UPPER EAST SIDE — The group of yoga-loving senior citizens who railed against plans for exercise equipment that would have cluttered up their space in John Jay Park were overcome with peace and serenity after getting a look at the Parks Department’s latest plans for what will become the city's first "adult playground."
The Parks Department has backed off of a set of controversial plans to install a set of exercise equipment from an anonymous donor inside the park, a 3.3-acre green space between East 76th and 78th streets overlooking the East River that is renovating one corner just for seniors.
Community Board 8 unleashed a frenzy among senior fitness enthusiasts when it announced plans to install four pieces of exercise equipment geared to older adults that had been donated by an anonymous philanthropist.
The gear was intended to augment the space currently used for group exercise like yoga and body fitness — but those in the classes worried it would crowd them out of their space, and they distruted the donation, worried they would become guinea pigs for a company wanting to break into the city's park system.
Instead, the Parks Dept. has agreed to install a stationary bike, core trainer and tai chi-like machine in a portion of the park that doesn't get in the way of the classes, according to a presentation by the Parks Department Thursday night. The equipment will come from Kompan, a company its worked with before, though Parks has never before used this equipment designed for seniors, officials said.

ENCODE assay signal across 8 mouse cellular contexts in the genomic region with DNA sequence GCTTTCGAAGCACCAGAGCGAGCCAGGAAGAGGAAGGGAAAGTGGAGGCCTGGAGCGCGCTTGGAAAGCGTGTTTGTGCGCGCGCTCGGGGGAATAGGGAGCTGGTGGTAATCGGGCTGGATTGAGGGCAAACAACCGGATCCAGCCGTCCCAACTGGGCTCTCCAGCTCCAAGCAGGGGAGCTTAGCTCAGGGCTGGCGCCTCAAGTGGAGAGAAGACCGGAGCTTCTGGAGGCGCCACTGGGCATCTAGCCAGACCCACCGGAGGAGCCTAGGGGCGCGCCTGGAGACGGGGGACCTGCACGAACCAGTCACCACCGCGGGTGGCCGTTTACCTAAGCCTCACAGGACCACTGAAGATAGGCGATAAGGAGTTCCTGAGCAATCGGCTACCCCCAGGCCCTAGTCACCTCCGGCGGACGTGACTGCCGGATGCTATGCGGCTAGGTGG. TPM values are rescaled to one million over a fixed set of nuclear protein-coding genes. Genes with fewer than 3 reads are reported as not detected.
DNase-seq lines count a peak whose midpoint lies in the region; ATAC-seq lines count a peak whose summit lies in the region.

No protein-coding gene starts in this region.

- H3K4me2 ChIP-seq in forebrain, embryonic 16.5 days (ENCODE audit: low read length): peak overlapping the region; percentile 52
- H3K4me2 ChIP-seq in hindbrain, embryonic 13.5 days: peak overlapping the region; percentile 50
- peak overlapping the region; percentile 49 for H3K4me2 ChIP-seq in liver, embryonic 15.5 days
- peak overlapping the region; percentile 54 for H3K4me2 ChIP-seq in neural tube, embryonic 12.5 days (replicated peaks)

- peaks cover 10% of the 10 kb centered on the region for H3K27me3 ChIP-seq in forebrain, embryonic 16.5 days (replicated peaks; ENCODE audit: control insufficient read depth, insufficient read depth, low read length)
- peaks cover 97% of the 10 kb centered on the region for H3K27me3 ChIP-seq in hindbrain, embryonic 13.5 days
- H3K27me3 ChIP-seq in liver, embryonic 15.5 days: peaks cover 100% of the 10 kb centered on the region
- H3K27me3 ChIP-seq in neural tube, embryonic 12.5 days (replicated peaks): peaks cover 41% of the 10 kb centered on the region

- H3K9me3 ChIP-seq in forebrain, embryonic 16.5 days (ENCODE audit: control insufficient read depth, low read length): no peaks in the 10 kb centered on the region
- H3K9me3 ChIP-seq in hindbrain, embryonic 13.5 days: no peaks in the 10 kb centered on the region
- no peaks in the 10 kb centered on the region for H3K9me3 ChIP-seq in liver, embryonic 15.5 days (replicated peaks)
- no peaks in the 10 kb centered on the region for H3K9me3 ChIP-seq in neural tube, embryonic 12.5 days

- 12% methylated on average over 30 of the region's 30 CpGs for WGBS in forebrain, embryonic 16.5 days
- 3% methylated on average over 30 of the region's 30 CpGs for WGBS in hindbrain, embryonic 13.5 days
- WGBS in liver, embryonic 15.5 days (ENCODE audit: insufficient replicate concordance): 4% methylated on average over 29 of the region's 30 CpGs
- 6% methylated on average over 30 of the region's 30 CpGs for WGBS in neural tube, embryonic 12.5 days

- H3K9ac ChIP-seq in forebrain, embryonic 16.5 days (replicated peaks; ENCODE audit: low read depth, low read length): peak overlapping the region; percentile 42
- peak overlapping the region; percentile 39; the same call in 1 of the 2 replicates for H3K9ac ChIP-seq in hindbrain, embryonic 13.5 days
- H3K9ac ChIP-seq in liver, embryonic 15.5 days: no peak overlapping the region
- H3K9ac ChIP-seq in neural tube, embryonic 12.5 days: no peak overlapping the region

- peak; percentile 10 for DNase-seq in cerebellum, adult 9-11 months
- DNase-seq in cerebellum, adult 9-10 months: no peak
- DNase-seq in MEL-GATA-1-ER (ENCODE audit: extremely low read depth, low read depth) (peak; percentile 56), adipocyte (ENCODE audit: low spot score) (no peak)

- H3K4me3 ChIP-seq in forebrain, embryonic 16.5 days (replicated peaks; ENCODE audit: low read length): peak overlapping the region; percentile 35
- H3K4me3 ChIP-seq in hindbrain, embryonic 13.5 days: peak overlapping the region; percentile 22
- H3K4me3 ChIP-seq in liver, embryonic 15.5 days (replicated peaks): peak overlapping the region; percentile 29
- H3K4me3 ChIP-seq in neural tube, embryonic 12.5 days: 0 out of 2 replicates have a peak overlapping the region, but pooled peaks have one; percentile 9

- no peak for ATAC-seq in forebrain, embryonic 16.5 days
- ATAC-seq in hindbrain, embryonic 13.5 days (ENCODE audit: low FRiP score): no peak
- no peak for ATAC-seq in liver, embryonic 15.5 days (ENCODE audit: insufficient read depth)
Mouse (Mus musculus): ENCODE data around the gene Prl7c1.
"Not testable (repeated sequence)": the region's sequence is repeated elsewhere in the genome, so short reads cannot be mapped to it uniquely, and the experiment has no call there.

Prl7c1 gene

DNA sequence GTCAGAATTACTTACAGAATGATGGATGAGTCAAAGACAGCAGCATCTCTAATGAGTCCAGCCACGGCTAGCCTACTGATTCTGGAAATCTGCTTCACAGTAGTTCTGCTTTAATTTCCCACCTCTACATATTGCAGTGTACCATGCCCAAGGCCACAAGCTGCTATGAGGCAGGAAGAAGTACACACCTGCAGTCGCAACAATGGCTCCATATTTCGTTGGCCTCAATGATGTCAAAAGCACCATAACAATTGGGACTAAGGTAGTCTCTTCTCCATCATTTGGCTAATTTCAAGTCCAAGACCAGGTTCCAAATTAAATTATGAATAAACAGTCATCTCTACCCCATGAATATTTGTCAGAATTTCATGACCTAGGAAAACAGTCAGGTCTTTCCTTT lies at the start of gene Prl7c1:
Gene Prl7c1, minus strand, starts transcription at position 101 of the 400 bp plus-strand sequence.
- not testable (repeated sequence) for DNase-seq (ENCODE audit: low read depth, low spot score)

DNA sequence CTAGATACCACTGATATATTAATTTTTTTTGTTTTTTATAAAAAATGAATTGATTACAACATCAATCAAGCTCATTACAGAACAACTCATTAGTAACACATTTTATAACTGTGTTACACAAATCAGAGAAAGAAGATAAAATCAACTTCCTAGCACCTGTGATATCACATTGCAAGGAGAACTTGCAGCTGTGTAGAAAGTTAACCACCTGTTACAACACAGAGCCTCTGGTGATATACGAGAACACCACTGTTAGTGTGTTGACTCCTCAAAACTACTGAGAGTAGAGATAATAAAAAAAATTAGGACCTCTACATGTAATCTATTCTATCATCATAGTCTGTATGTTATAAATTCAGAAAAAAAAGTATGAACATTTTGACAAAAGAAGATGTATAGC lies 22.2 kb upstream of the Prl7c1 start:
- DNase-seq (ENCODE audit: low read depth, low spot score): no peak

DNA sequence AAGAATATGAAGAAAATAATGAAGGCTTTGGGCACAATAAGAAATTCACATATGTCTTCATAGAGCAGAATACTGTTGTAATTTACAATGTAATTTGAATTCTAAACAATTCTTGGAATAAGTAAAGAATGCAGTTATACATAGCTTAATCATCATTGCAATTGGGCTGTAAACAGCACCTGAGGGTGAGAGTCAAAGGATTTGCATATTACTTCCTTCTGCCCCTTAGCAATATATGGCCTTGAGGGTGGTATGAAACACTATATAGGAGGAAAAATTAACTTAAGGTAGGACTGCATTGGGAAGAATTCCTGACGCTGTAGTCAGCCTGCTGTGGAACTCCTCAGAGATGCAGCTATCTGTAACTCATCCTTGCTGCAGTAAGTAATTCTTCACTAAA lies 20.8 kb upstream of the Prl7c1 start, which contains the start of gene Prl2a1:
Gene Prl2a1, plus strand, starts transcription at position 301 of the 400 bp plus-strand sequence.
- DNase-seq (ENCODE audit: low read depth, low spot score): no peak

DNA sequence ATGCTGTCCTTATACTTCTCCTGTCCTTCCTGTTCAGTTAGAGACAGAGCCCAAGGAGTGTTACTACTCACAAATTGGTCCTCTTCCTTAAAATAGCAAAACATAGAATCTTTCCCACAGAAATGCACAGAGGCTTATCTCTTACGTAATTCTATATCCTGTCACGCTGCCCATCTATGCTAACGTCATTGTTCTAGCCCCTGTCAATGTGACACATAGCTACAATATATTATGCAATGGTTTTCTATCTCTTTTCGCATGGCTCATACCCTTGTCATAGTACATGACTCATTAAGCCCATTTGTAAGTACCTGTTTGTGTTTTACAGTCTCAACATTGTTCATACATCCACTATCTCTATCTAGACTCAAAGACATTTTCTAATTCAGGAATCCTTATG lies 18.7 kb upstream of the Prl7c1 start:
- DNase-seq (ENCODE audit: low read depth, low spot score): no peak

The section will likely be labeled for adults only, officials said.
The six- to eight-week renovation project will also include a new soft rubber surface for the exercise classes and two new garden areas.
“We’re going green it up, brighten it up and get people back into the park,” Brad Romaker told Community Board 8.
The yoga-loving seniors were pleased with the plan, as were members of the community board, who have been eying the project as an innovative way to address the needs of the area’s growing elderly population.
“I hope that John Jay becomes a model,” CB8 Parks Committee co-chair Barbara Rudder told her colleagues.
Many elderly residents who live near the park had said they didn’t want to accept the anonymous gift because since the equipment had never been used in New York City, they worried it wasn’t properly vetted.
They also questioned who would pay for upkeep and worried that the equipment would need significant maintenance. Some expressed concern that the equipment would attract teens, and they said they preferred the group fitness classes where they were helped along by a trained professional rather than being unsupervised on equipment.
Terry Grace, a volunteer at John Jay Park, said she was pleased the Parks Department opted for a company it was familiar with and limited the number of pieces to three.
“The public is happy because it’s basically what was designed by the community,” Grace said.
City Councilwoman Jessica Lappin had secured $250,000 for the renovation, and the community board approved a plan for new benches, chess tables, and a soft ground surface.
The project will now head to the Public Design Commission for approval, and Romaker said he hoped to get construction started by fall.
Loretta Poniticello, an avid yoga class attendee who had fought the donation and now embraced the latest iteration, was worried about the timeline.
“It’s going to take months and months,” said Ponticello, who is 89 years old. “I’m probably not going to be here when it’s all done. Let’s move it along.”
Grace assured Poniticello she would be able to see the renovation through.
“You’re going to cut the ribbon,” she told Ponticello.